In the work that I do, I am often asked what is the difference between leaders and managers. So here is an attempt to describe the difference:
Leaders lead people. In order to lead people they need vision of a possible future and a sense of purpose. And they need to convince others that this vision and purpose are something that are worth working towards. Leaders have to master uncertainty and lead people when the future is uncertain and the outcomes are unclear. To that extent, leaders will need to fall back on their own values and beliefs and express (when questioned) what the future might look like. They will often answer uncertainty with more uncertainty, but dress it up in a coat of confidence such that the followers believe in the body language and are less concerned about the ideas or words.
Managers manage work. The work might have other people doing the work or it might have machines doing the work. Enlightened managers should also be leaders. But when the people become machines without a purpose other than to turn up and do the work and get a wage – and when the managers become lazy and start bullying the workforce, then managers are on the rocky road to redundancy – working towards redundancy of the process they are managing and, ultimately, redundancy from the organisation they are working for.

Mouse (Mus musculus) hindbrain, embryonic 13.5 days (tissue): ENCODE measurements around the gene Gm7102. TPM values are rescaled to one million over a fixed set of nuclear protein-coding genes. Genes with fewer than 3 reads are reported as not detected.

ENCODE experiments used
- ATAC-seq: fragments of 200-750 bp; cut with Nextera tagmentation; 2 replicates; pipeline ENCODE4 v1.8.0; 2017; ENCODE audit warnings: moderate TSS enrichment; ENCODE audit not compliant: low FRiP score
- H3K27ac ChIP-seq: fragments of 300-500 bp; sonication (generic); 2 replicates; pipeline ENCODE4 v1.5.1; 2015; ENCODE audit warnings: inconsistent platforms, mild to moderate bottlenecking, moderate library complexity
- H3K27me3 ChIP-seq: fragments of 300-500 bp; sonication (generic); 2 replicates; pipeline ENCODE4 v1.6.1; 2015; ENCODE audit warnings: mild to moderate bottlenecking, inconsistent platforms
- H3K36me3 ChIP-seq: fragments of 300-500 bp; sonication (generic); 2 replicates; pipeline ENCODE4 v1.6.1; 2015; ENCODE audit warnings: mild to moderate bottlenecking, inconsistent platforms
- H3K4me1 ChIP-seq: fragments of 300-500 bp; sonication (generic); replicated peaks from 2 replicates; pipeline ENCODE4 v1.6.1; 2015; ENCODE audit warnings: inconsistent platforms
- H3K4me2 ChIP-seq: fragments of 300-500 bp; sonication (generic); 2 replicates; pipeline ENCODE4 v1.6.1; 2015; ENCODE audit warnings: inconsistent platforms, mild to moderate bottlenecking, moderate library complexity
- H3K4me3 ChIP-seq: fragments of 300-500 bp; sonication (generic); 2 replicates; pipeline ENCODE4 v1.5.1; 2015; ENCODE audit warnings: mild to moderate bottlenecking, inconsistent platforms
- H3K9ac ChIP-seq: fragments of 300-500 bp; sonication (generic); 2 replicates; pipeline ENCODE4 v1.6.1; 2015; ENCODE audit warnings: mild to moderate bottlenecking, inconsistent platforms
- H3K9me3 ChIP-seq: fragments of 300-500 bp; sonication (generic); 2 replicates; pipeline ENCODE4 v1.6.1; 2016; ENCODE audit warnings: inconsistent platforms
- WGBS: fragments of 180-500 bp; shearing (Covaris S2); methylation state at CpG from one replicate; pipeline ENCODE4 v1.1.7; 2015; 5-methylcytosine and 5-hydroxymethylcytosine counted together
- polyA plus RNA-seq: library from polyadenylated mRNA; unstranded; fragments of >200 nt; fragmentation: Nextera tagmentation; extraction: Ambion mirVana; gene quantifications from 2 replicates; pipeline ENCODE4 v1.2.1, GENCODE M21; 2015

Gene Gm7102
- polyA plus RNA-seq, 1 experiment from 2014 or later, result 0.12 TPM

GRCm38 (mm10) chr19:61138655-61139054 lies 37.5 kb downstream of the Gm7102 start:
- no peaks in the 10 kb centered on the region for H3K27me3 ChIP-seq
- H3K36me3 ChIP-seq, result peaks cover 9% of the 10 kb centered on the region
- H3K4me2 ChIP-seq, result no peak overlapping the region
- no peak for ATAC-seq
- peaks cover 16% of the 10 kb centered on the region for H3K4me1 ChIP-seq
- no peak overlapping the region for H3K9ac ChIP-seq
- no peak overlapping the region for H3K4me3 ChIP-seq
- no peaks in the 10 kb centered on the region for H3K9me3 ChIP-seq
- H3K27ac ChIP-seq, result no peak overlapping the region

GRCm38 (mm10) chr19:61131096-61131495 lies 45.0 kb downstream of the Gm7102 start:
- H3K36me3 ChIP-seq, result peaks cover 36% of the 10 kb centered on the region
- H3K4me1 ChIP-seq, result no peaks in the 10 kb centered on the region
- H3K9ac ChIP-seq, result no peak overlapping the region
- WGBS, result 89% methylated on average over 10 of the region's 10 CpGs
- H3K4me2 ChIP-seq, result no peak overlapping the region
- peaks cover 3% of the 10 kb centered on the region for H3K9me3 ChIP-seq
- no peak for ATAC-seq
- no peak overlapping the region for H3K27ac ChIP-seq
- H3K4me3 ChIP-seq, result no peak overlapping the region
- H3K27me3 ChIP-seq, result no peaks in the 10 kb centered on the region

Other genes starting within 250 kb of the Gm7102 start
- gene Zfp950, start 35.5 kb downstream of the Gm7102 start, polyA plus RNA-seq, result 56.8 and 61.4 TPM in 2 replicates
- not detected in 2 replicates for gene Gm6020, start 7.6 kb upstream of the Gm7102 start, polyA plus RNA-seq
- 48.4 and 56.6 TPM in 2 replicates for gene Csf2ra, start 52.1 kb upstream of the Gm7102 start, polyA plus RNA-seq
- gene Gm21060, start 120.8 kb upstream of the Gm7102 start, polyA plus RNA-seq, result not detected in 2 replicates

Therefore, Leadership is normally described in a positive light – because it is easy to see when leaders are being effective and have enthusiastic followers. Quite simply, mis-leadership is not such an interesting idea, because the followers simply stop following and move on to follow something else!
However, we constantly struggle with the two poles of management – good management and mis-management – simply because our employment laws and the ways that companies create contracts often lock-in the bully-boy mentality to a process, system or business relationship that others will follow simply to earn a wage.
In beekeeping we have a term for a colony that is being well-managed (not just by the queen, but when the system is stable). It is when the colony is “queen-right”. In other words, there is single laying queen in residence that gives off enough pheromones to keep the colony happy. It is not simply that the queen is a good leader, but that the pheromones are strong and bind the colony. I often think human societies behave in the same way – except that our pheromones are words!
When the colony is not “queen-right”, there are no binding pheromones. In such cases, the colony starts to become stressed. If a queen does not appear from a queen cell in three or four weeks, it is likely that workers will start laying unfertilised eggs. Although flying bees will continue to bring nectar and pollen into the hive, the hive will eventually die off because no new bees are being produced by the colony. I have often found that a hive in this state also becomes aggressive – but not in every case. So in this case there is no “leadership” in the sense that there are no binding pheromones from the queen – yet lots of day-to-day management of tasks that are instinctive behaviours by the individual bees.
Interested to know what others think about these ideas!